When it comes to telephone service, the range of options and offers out there can be confusing. Here is a guide to some common terms used to describe the different types of telephone service.

Types of Service

  • Local Exchange Service provides calling within your exchange. An exchange is a specified area usually encompassing a city, town or village and its environs.
  • Local Toll (intraLATA) Service (also called local long distance or regional toll service) provides calling within a geographic area known as a Local Access and Transport Area (LATA). Per-minute toll charges usually apply to these calls.

Local toll calls may be made within your area code or to a different area code across town, in the next county or, in some cases, an adjoining state. You must dial “1” before making a local toll call, even if the area code is the same as yours. These calls can be carried by your local exchange telephone company or your long distance company.

Some local telephone companies offer an optional bundle of local exchange and local toll service for a single monthly fee.

  • Expanded Local Exchange Service extends a local exchange calling area and eliminates local toll costs. However, you may see expanded local exchange service as a surcharge on your telephone bill.

The aforementioned services usually cover calls within a state, and are usually regulated by your state public service commission. If you have a problem regarding these services, you can find contact information for your state’s commission at www.naruc.org/about-naruc/regulatory-commissions/. You may also contact your state consumer protection agency, Better Business Bureau, or state attorney general’s office to learn about protections and remedies available to you as a consumer. You can also find contact information for these organizations in the blue pages or government section of your local telephone directory.

  • Long Distance Toll (interLATA) Service includes all calls outside the local exchange and local toll service areas, calls that originate in one LATA and terminate in another, and international calls. Long-distance toll calls can be between two LATAs in the same state, such as a call from San Diego to San Francisco, or between LATAs in different states. Long-distance toll service includes international service (except in Hawaii where international service is separate from long distance service).  When purchasing long-distance toll service, remember to ask whether international calls are included in monthly long-distance calling plans.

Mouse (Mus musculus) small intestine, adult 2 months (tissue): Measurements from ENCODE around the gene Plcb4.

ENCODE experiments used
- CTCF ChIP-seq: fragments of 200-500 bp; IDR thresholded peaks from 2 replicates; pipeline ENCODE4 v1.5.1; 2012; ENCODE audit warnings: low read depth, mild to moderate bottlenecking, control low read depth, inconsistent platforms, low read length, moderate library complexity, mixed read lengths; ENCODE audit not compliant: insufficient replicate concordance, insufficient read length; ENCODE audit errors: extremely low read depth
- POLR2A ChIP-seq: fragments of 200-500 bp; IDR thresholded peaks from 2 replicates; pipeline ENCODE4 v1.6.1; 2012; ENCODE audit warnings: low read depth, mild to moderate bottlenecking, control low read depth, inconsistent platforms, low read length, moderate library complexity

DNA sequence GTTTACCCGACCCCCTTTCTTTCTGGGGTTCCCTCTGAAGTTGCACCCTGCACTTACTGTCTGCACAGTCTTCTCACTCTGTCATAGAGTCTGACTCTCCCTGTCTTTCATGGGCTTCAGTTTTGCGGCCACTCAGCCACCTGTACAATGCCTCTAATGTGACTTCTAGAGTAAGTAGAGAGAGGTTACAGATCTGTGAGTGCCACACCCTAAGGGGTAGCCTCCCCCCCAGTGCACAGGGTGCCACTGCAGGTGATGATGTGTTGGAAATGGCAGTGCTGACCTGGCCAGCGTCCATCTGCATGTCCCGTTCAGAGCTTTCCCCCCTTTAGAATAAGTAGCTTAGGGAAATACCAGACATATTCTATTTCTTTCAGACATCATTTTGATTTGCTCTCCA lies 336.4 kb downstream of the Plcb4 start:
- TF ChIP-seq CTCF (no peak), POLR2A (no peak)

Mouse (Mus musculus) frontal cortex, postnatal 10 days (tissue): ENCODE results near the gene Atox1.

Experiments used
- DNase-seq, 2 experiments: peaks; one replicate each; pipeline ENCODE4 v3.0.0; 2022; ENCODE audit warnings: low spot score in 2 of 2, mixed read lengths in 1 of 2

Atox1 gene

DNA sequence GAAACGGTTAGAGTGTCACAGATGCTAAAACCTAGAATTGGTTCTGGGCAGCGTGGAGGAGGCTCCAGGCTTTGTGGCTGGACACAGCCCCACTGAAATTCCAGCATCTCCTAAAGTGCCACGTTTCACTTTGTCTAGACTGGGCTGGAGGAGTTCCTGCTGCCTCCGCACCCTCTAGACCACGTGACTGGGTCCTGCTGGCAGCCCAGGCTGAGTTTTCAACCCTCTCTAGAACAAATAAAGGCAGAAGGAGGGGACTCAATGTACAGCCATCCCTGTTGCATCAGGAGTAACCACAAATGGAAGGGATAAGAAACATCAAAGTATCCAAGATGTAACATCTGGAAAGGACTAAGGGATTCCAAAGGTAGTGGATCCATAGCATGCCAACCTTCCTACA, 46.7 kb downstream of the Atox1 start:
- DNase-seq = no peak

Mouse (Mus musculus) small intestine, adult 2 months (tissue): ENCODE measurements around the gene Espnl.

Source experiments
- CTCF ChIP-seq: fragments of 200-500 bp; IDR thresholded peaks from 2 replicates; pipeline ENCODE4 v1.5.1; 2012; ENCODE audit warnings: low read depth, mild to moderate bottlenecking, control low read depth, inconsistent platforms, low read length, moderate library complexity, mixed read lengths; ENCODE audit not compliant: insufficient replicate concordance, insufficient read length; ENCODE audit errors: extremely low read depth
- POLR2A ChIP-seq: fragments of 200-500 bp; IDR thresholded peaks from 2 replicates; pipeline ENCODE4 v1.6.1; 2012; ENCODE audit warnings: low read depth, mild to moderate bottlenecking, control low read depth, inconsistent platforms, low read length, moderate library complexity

Equal Access

Equal access allows telephone subscribers to choose an authorized telephone company or companies to handle their local toll and long-distance toll calls (including international) from their wireline telephones.

Where equal access is available:

  • Subscribers may choose separate authorized telephone companies for each of these services or one authorized telephone company for both of them. Subscribers can place local toll and long distance toll calls using their authorized telephone company or companies by dialing 1 (or 011 for international calls) plus the appropriate code and telephone number (referred to as dialing parity).
  • Subscribers can place calls using other telephone companies by dialing a 1010XXX access code. A 1010XXX access code represents the carrier access code (CAC) format. Three-digit carrier identification codes (CICs) were expanded to four digits by adding an initial zero (0) so that "XXX" becomes "0XXX.". The CAC format for carriers who hold a three-digit CIC is the same seven-digit format: "101-XXXX." Because the four-digit CIC of carriers that hold a three-digit CIC will start with a zero, some of those carriers may choose to advertise the seven-digit CAC as "10-10-XXX" because they believe it will be easier for their customers to remember that format. There is no difference between "101-XXXX" and "10-10-XXX.”
  • Subscribers can change their authorized telephone company or companies at any time, but may be charged for doing so.

If you were a subscriber to a separate long-distance carrier (i.e., a different long-distance services provider than your local telephone company) prior to Dec. 28, 2015, you retained equal access and dialing parity for your existing long-distance service. However, as of Dec. 28, 2015, local telephone companies were no longer required to provide equal access and dialing parity for long-distance services to new customers.  Wireline telephone companies still must provide equal access and dialing parity for local toll calls. Wireless telephone companies are not required to provide equal access, and generally choose an authorized telephone company for their subscribers. If wireless companies allow use of “dial-around” 1010XXX access codes, they can choose to charge their customers a fee for doing so. 

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Local, Local Toll, and Long Distance Calling Guide (pdf)

 

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Date Last Updated/Reviewed: 
Thursday, July 13, 2017